Over the last week, all of the Seeders have been leaving Bogota to go to our placements. Erica and Daniela left first last Sunday, and the rest have been leaving day by day. The four of us that are going to the Caribbean coast are leaving last, bright and early Monday morning. We are heading first for the coastal city of Sincelejo for another two weeks of orientation before finally arriving at our communities.
Therefore, we have been spending this week doing nothing, expect for a few odd jobs. It’s been glorious! Three of us have moved into the same house together and have been cooking and relaxing before heading out.
In fact, throughout these last months, little things like spending the day at the park or cooking together have been some of the best experiences of being here in Bogota. Maybe these small things don’t make a big difference in the general scheme of things, but I’m learning that in order to help others, I need to be in a healthy place. Part of that means being with friends and enjoying the small things in life, playing and laughing before heading to the coast.
And making lists! First of all, here are the things I’m going to miss about Bogota.
1. Walking through Parqueway every morning on my way to the office. There are always the most interesting people jogging by, doing exercise in bright red velour suits, walking their dogs, sleepwalking in pjs, climbing trees, pushing babies in strollers, shining shoes… The list goes on- I never know what will happen!
2. Speaking of interesting things, I love cities such as Bogota because there is always something to see. For example, yesterday we were sitting on a random street, waiting for a 1967 era moving truck to take some furniture to various houses around the city. In the span of one hour, we saw a man on a bike pulling a cart selling chocolate covered strawberries, a lady walking a small dog wearing not only a pink coat but matching pink leggings as well (the dog, not the lady), a man with amazing hair and aviator glasses, an ice cream vendor whose every article of clothing was branded, about 200 buses, and many other interesting sights.
3. Ugly Pigeon Park by the office. Bogota has the world’s ugliest pigeons and they all hang out in the same park. They are so ugly they are awesome.
4. Cafes. There is amazing coffee on every corner! I will especially miss chocolate croissants at the French Bakery.
5. The other Seeders! We are all going to different parts of the country and won’t be together again as a large group until November.
6. Having an established daily routine. I have no idea what my life will look like when I finally get to Mampujan.
7. Lectures. At TWU, going to class was one of my favourite things and I have equally loved all of the lectures about Colombia we have heard here.
8. Flowers. The countryside surrounding Bogota is a commercial flower growing region, many of which are exported north. However, there is still of abundance of beautiful flowers sold on every street corner. You can buy a dozen roses for about $1.50.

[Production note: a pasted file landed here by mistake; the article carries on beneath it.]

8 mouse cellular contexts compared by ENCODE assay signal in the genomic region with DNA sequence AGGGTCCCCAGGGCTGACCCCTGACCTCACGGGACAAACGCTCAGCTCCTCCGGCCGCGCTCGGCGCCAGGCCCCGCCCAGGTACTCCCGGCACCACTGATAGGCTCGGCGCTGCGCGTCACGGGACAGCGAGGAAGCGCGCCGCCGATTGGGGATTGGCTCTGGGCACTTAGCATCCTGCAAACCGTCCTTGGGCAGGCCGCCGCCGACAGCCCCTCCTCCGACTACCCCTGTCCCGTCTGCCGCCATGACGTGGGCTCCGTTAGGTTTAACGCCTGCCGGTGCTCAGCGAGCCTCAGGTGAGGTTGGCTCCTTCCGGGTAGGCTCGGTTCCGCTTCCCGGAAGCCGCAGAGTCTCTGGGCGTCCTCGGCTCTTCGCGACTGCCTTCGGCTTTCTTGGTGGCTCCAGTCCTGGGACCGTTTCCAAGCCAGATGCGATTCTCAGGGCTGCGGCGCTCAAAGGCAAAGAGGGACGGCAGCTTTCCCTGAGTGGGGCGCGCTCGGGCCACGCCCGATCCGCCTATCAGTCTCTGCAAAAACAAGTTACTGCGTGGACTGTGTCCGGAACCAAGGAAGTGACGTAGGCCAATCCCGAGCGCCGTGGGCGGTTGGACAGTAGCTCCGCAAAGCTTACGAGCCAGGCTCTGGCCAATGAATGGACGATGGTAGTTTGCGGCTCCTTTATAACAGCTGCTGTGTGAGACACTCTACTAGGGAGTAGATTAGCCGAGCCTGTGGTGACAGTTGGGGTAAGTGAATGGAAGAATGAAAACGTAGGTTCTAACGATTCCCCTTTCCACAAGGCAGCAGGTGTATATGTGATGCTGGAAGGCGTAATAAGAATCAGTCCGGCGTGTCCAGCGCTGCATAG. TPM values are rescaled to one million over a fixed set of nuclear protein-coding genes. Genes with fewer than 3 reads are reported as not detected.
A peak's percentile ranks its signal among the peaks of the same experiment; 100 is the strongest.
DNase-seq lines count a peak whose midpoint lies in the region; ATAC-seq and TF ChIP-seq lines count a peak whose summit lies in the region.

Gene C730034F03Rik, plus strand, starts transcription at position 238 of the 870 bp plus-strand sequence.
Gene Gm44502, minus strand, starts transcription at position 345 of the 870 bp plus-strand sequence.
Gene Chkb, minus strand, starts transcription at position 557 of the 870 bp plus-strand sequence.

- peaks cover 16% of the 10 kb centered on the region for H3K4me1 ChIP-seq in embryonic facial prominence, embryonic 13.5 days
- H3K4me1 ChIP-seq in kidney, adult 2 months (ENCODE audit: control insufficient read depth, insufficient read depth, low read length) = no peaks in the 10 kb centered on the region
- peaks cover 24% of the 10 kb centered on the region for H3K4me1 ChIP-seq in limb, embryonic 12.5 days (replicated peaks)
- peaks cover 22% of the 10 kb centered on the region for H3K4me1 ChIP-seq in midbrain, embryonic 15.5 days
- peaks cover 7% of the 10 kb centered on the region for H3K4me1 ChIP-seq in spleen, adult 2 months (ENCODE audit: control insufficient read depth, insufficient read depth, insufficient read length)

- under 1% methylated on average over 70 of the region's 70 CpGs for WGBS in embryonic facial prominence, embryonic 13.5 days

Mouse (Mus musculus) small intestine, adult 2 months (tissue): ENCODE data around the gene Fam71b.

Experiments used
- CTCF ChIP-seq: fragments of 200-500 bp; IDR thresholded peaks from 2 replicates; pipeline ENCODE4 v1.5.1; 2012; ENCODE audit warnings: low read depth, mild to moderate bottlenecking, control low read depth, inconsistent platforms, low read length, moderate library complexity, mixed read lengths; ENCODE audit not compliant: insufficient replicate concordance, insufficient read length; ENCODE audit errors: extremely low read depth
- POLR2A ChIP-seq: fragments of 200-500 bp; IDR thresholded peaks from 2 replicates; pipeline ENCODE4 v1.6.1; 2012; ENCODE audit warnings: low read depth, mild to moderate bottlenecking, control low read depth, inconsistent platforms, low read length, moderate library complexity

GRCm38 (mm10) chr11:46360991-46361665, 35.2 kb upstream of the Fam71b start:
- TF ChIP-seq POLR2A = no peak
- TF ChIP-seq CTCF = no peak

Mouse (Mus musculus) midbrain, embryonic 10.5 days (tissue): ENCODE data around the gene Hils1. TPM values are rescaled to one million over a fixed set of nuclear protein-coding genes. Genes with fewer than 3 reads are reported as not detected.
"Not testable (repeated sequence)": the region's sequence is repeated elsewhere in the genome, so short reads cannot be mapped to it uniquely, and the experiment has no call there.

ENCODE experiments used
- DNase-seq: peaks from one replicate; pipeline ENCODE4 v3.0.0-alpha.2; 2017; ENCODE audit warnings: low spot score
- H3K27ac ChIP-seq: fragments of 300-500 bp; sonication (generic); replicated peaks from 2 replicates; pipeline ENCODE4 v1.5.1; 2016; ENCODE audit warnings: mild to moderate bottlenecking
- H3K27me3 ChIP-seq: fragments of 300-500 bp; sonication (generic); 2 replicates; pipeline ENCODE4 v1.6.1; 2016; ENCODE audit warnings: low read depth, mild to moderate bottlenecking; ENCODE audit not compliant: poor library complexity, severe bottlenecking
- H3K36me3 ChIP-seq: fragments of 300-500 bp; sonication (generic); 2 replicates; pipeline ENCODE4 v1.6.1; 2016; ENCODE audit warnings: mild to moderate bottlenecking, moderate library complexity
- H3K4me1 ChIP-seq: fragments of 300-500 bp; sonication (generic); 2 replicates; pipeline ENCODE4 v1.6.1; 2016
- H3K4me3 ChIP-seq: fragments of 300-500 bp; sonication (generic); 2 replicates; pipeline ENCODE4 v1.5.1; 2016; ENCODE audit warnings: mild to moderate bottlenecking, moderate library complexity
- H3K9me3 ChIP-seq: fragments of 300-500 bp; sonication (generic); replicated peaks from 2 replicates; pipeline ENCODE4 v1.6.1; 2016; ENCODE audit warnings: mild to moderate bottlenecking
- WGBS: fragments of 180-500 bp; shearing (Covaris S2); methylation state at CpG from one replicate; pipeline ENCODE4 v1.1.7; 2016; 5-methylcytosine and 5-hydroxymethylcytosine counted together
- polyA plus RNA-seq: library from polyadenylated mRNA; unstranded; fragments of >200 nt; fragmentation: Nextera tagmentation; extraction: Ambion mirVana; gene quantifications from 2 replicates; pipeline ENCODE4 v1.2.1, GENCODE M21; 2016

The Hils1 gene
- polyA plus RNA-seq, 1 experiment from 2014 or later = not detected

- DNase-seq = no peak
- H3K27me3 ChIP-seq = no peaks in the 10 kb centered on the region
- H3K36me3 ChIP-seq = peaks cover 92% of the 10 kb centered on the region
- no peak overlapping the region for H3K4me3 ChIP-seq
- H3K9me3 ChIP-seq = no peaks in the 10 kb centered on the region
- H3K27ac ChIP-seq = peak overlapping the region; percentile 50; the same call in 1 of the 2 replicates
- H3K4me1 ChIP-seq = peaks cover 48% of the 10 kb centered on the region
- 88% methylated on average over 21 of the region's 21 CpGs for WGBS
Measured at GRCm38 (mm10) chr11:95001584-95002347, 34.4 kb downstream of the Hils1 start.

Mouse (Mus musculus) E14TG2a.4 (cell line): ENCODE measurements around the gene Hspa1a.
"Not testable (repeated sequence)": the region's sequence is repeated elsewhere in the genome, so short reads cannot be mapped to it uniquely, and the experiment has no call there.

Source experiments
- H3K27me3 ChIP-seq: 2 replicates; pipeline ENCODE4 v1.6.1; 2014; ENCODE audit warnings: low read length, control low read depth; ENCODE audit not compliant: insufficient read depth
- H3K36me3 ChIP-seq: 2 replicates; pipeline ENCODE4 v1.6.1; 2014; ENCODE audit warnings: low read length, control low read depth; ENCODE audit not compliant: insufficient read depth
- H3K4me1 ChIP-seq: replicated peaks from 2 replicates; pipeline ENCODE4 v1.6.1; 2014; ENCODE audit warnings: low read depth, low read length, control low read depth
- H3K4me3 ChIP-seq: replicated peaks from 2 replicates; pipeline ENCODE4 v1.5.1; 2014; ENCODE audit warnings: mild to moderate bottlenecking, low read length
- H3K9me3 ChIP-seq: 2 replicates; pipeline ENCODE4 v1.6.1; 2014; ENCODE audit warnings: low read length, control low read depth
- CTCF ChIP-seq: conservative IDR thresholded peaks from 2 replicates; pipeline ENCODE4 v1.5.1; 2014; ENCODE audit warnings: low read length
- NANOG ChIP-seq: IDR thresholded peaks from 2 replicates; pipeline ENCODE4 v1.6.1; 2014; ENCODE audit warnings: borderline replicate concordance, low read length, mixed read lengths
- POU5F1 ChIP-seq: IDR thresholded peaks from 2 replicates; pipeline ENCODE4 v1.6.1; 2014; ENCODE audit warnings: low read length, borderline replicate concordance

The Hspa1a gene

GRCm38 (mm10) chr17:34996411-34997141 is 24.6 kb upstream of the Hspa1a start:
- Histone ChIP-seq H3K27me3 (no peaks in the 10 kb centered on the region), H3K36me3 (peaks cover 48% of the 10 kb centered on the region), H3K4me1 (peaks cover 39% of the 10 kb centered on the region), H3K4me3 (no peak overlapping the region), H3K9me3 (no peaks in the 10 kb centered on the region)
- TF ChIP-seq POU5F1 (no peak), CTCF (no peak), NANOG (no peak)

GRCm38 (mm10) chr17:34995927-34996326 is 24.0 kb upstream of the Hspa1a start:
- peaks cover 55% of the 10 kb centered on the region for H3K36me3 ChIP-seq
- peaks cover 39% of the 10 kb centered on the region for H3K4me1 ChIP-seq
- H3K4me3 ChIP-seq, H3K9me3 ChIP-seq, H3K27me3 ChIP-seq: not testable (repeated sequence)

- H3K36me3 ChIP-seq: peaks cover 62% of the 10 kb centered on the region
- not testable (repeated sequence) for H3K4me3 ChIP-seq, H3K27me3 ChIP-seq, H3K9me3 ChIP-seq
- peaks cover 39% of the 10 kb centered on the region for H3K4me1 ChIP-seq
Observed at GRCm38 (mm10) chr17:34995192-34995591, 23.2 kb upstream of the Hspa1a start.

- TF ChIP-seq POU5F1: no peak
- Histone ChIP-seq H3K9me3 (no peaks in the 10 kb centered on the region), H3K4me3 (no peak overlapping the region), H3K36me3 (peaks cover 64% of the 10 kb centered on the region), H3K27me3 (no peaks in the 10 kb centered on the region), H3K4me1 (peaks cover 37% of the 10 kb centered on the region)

9. Anonymity and choice. Sometimes, it’s really nice not be known and have every action carefully scrutinized by those around you. In a city of 9 million, it’s a little bit easier to disappear for a while. As well, choices such as where to shop or where to worship are abundant.
And, here are the things that I’m not going to miss:
1. Toilet plunger walk of shame. Let’s just say that a Colombian focus on white flour, rice and potatoes, combined with a weak septic system does not bode well. Having to walk across the neighbourhood to borrow the appropriate ‘equipment’ is not something I will miss.
2. Sitting in the Seed office for 8 hours a day. I think we were actually crazy by the end.
3. Cold and rain.
4. Seeing people digging through trash looking for dinner every night on the way home from the office.
5. Being called princessa, reinita (little queen), mona (blonde), mi amor, etc., by many, many, many, random people. However, seeing a horse drawn wagon almost crash into the side of the street because the drivers were too busy making comments at the gringos on the side of the road was kind of funny…
6. Pollution. Seriously, I really do have black snot.
7. Near death experiences due to traffic. The leading cause of death in Colombia is not armed conflict, but traffic accidents (armed conflict is second). There is no pedestrian right of way or many pedestrian traffic lights. When we walk in groups and try to cross the streets, everyone looks both ways and we are all ready to put out a restraining arm to save each other’s lives. I have been almost hit by a taxi, motorcycle, or bus everyday. I have probably provided much amusement to motorcycle drivers by loudly shrieking as they almost run me over.
8. Lack of green.
9. Being in transition. I’m so looking forward to having my own house and community and just living there for the next two years. I’ve moved at least once every year in the past 11 years and am so excited about forming home and community for more than eight months at a time. I’ve enjoyed living with host families, but it is time to have my own place. Despite my enjoyment of the anonymity of the city, I can’t wait to be part of a community and hopefully form a home!